Tigers are on the prowl at Rye Harbour Nature Reserve | Rye Harbour Nature Reserve

Tigers are on the prowl at Rye Harbour Nature Reserve

Monday, 27th June 2022

Tigers are on the prowl at Rye Harbour Nature Reserve
Cream-spot Tiger © Natasha Sharma

Natasha Sharma

Communities and Wildlife Officer

Always a remarkable sight on a summer's walk is the odd tiger or even a whole streak of them at Rye Harbour Nature Reserve - obviously the invertebrate kind in the form of a moth, not the mammal (as that might be a sign that global warming had really got out of hand!).

We are lucky to have four different kinds of tiger moth on the Reserve. These are the Cream-spot Tiger (pictured), Scarlet Tiger, Garden Tiger and Jersey Tiger.

These are often found in caterpillar form wandering across the paths or amongst the grassland and shingle plants in May, June and July.

All the adult moths fly between May and August are very recognisable with their large size, clear black and white design patterns on the forewings and bright red and yellow colours in the hindwings and body.

 Visitors often help us spot the black hairy caterpillars of Cream-spot Tiger Moths and the brown and black woolly bear caterpillars of the Garden Tiger Moth to put on irecord wildlife app. which records the size of their populations to help with conservation.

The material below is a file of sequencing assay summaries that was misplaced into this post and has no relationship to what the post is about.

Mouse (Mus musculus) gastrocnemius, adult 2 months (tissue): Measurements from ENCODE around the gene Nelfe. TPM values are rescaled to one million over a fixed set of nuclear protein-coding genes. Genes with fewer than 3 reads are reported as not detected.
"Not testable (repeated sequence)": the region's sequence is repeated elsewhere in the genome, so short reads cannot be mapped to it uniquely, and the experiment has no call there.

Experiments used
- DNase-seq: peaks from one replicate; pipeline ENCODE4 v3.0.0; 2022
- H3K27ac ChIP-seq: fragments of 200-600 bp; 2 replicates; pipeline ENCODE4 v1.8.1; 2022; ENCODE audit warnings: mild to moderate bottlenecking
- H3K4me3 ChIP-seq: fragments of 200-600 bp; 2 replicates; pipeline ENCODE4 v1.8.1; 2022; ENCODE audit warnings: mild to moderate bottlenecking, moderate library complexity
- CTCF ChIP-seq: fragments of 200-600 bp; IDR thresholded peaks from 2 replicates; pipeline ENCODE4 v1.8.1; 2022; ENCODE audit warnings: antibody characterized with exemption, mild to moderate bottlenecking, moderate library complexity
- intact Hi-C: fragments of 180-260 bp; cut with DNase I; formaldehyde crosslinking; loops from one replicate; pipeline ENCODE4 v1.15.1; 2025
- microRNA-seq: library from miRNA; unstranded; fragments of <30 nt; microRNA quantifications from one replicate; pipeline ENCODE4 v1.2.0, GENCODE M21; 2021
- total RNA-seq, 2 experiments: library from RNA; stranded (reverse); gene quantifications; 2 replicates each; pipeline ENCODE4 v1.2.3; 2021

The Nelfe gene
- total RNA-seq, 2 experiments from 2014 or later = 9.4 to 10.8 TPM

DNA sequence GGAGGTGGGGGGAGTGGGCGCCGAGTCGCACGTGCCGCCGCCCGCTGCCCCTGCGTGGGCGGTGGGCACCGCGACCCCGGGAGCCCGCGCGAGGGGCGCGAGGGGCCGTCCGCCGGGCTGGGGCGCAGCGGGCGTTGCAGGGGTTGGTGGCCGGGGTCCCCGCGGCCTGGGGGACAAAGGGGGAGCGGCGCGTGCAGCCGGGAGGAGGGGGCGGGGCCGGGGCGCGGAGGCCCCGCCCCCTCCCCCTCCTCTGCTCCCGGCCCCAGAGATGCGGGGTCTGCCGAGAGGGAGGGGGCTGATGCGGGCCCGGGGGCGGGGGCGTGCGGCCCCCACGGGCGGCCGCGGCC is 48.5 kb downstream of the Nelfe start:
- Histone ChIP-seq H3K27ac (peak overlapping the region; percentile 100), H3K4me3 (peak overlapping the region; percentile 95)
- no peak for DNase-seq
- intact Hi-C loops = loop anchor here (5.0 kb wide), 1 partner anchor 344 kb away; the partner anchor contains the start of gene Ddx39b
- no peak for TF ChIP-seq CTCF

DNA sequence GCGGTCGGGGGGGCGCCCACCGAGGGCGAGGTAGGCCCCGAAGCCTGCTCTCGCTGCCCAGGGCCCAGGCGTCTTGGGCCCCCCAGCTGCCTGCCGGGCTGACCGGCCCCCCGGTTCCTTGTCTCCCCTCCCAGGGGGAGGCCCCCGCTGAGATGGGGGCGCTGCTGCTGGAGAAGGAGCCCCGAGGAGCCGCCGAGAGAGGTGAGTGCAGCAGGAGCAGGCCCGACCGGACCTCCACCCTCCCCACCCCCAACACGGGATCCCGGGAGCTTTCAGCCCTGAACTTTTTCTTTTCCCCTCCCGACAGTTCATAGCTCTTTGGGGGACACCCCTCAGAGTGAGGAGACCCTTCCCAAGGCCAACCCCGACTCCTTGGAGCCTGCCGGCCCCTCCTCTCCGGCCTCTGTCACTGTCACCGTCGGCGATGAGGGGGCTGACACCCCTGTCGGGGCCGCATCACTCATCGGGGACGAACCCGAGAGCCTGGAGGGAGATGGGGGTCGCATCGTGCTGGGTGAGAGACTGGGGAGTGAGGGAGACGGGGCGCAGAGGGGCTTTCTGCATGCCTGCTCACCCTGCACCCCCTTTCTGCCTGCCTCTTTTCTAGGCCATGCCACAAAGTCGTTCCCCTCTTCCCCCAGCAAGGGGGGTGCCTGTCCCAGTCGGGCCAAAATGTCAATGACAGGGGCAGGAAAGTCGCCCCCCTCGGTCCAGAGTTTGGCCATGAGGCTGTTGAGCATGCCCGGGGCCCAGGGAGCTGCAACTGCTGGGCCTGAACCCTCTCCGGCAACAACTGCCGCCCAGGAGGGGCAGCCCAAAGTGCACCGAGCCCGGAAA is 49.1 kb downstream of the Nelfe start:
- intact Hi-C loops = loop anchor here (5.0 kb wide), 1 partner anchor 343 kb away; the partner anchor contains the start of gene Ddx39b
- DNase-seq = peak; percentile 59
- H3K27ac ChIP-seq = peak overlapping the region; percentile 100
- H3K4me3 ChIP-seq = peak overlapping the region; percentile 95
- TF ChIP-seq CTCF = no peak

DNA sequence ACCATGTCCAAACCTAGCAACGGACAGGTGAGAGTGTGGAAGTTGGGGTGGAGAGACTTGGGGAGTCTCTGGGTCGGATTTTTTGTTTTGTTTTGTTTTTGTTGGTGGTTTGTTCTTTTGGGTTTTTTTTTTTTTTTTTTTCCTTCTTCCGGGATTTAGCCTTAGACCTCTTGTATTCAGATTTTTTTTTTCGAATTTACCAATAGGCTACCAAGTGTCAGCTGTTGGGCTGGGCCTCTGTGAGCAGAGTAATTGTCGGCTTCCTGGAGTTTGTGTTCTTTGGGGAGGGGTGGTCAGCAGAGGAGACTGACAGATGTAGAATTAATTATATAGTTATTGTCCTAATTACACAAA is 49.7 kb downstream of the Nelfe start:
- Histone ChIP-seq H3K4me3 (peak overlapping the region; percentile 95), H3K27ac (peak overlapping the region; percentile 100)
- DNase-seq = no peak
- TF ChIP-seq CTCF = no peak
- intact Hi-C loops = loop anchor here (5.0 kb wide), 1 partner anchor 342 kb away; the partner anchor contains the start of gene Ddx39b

Some of our younger visitors to the reserve in our Nature Tots group from pre-school have been lucky enough to learn about the tiger moths on numerous insect hunts throughout spring and summer with our Communities and Wildlife team.

In May we noticed a whole host of bright yellow and black caterpillars on the Comfrey plants which, by the time we met again in June, were flying around as an ambush of beautifully patterned Scarlet Tiger Moths. Recently the children also listened to the wonderful story of The Woolly Bear Caterpillar by Julia Donaldson, which tells of the sadly declining Garden Tiger Moth caterpillar.

We are very keen to keep these moth populations stable since we know they feed and breed on the reserve and surrounding fields and gardens, so our groups of all ages have been making seed bombs of moth food plants. We hope these plants will grow at the edges of gardens and paths by peoples' homes, to hopefully provide food, shelter and breeding areas for these beautiful creatures.

We are holding two Magnificent Moth events in July - see here for more details  

This post is also available on Sussex Wildlife Trust website

Sign up for your newsletter

Keep up to date with the latest developments.

We use cookies to collect and analyse information on site performance and usage, to improve your browsing experience and show personalised content. You are free to manage this via your browser settings at any time. To learn more about how we use the cookies, please see our cookies policy.